They simply figured out ways to communicate that work for them.

Once you’ve learned the basics, you have to give your project your own color and richness, rather than try to mimic or duplicate someone else’s “best way.”

“The best way” to do something may not work for you at all.

If you keep searching for “the best way,” you’ll never discover your way.

Creativity is not linear

“Messy” is an understatement for my creative process.

It’s full of nonsensical phrases, tangents, mistakes, and experiments.

Certain articles I write begin with clear bullet points. Others begin as vague concepts. There’s no formula (which is convenient, because I don’t like that word anyway.)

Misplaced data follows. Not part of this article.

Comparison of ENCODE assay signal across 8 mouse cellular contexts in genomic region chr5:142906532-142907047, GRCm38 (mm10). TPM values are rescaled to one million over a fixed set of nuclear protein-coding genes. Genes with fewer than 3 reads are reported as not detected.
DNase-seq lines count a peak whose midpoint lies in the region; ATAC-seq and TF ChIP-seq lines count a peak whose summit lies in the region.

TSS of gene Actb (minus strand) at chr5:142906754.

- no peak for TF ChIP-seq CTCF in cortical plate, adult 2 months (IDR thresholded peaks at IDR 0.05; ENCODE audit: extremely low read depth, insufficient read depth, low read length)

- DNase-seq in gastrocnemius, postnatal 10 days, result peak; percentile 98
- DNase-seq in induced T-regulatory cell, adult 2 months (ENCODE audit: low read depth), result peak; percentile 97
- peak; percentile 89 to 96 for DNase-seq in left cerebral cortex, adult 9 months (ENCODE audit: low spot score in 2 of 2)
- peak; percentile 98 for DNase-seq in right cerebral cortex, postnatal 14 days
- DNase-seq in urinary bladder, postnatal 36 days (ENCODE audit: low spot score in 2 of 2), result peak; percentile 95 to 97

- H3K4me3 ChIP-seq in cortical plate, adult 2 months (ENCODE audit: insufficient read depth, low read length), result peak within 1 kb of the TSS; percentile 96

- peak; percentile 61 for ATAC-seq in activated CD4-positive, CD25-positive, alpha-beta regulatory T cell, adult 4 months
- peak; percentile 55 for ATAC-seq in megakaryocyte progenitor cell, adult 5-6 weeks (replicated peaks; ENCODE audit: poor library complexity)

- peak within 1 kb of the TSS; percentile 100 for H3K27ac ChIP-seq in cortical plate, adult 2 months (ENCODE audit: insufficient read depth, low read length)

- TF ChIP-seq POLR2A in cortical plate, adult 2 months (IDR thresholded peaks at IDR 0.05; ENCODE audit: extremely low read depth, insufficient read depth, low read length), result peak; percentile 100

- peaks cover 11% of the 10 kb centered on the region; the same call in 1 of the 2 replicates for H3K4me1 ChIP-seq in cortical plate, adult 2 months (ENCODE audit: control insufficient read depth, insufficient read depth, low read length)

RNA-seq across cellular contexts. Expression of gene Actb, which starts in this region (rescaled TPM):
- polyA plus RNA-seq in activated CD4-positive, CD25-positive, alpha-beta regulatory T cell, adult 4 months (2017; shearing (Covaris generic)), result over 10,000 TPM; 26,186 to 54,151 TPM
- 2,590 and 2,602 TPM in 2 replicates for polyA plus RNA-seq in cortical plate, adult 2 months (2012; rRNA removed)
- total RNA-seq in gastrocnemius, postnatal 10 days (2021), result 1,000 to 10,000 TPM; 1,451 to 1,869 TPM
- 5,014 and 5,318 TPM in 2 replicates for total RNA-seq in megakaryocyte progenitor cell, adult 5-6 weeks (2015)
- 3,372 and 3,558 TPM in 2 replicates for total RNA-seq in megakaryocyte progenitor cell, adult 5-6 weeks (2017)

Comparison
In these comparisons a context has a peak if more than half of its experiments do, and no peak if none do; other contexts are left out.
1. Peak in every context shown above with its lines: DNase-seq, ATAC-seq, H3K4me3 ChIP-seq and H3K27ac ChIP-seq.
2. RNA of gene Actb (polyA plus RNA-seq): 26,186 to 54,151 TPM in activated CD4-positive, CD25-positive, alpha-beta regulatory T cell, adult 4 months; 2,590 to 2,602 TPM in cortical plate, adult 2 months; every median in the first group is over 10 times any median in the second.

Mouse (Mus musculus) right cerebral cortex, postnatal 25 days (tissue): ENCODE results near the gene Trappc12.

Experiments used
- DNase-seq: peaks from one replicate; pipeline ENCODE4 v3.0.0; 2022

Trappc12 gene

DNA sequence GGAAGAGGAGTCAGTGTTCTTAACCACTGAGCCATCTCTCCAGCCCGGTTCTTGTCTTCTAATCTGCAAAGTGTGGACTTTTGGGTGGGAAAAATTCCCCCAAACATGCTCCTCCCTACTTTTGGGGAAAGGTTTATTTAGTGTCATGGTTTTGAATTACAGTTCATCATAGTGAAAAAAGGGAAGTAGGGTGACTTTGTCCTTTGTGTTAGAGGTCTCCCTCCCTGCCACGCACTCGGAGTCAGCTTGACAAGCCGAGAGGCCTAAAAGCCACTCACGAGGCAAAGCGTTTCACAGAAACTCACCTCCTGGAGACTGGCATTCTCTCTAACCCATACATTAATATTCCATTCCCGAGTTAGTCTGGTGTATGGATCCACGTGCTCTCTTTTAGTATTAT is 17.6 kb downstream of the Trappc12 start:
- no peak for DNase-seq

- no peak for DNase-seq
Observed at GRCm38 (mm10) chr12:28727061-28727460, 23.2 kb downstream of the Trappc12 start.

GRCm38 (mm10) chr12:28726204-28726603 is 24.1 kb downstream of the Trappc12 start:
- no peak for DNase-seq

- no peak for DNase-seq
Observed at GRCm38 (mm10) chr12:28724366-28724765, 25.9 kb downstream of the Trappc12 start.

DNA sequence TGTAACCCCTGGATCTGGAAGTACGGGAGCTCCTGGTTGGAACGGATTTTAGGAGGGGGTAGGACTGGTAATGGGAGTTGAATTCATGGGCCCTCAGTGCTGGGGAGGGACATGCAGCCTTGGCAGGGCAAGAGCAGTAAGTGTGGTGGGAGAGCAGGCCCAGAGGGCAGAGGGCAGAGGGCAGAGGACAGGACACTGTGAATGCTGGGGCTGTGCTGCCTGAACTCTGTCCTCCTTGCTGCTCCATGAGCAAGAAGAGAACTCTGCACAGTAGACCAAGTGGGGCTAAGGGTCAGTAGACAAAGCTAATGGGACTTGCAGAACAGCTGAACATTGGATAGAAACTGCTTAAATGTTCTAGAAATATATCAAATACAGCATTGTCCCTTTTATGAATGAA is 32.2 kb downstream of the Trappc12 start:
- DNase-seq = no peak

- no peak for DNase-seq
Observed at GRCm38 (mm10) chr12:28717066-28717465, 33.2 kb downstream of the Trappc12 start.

Sometimes writing is easy; sometimes writing is hard.

The trick is to not get too attached to either experience. If you’re having a bad writing day, it won’t always be like that. If you’re having a good writing day, it won’t always be like that. You write (and keep writing) either way.

No matter what you’re working on, give yourself the freedom to try different techniques without getting discouraged if one method isn’t right for you. You can cross it off your list and try something else.

Move your creative project forward

Decide what you want to do, and do it your way.

Of course, you need to follow through to make sure you achieve your goals.

Since we like to pair creativity with productivity on Copyblogger, tomorrow’s post will outline a simple plan for managing a content project until it’s done.

See you then.

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How to Delete a Google My Business Listing – A Common Question with a Complex Answer

Posted by MiriamEllis